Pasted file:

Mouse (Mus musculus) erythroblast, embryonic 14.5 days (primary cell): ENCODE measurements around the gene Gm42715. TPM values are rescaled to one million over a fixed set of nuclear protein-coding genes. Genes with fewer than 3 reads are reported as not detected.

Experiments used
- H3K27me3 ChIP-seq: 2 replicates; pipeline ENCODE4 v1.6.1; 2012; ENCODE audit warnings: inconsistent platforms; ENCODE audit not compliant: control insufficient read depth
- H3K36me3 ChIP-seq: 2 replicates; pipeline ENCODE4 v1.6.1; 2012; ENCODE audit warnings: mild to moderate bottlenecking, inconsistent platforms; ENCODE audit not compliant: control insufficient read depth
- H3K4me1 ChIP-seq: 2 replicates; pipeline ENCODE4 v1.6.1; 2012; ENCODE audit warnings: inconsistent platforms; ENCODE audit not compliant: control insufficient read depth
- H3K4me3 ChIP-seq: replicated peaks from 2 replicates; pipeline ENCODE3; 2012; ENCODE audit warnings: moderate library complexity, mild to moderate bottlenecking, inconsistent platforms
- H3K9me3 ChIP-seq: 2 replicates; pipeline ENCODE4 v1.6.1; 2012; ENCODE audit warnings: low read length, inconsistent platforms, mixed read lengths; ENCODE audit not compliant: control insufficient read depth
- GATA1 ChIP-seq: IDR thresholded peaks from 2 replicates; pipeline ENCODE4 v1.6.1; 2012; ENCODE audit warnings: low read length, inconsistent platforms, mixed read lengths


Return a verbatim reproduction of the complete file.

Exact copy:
Mouse (Mus musculus) erythroblast, embryonic 14.5 days (primary cell): ENCODE measurements around the gene Gm42715. TPM values are rescaled to one million over a fixed set of nuclear protein-coding genes. Genes with fewer than 3 reads are reported as not detected.

Experiments used
- H3K27me3 ChIP-seq: 2 replicates; pipeline ENCODE4 v1.6.1; 2012; ENCODE audit warnings: inconsistent platforms; ENCODE audit not compliant: control insufficient read depth
- H3K36me3 ChIP-seq: 2 replicates; pipeline ENCODE4 v1.6.1; 2012; ENCODE audit warnings: mild to moderate bottlenecking, inconsistent platforms; ENCODE audit not compliant: control insufficient read depth
- H3K4me1 ChIP-seq: 2 replicates; pipeline ENCODE4 v1.6.1; 2012; ENCODE audit warnings: inconsistent platforms; ENCODE audit not compliant: control insufficient read depth
- H3K4me3 ChIP-seq: replicated peaks from 2 replicates; pipeline ENCODE3; 2012; ENCODE audit warnings: moderate library complexity, mild to moderate bottlenecking, inconsistent platforms
- H3K9me3 ChIP-seq: 2 replicates; pipeline ENCODE4 v1.6.1; 2012; ENCODE audit warnings: low read length, inconsistent platforms, mixed read lengths; ENCODE audit not compliant: control insufficient read depth
- GATA1 ChIP-seq: IDR thresholded peaks from 2 replicates; pipeline ENCODE4 v1.6.1; 2012; ENCODE audit warnings: low read length, inconsistent platforms, mixed read lengths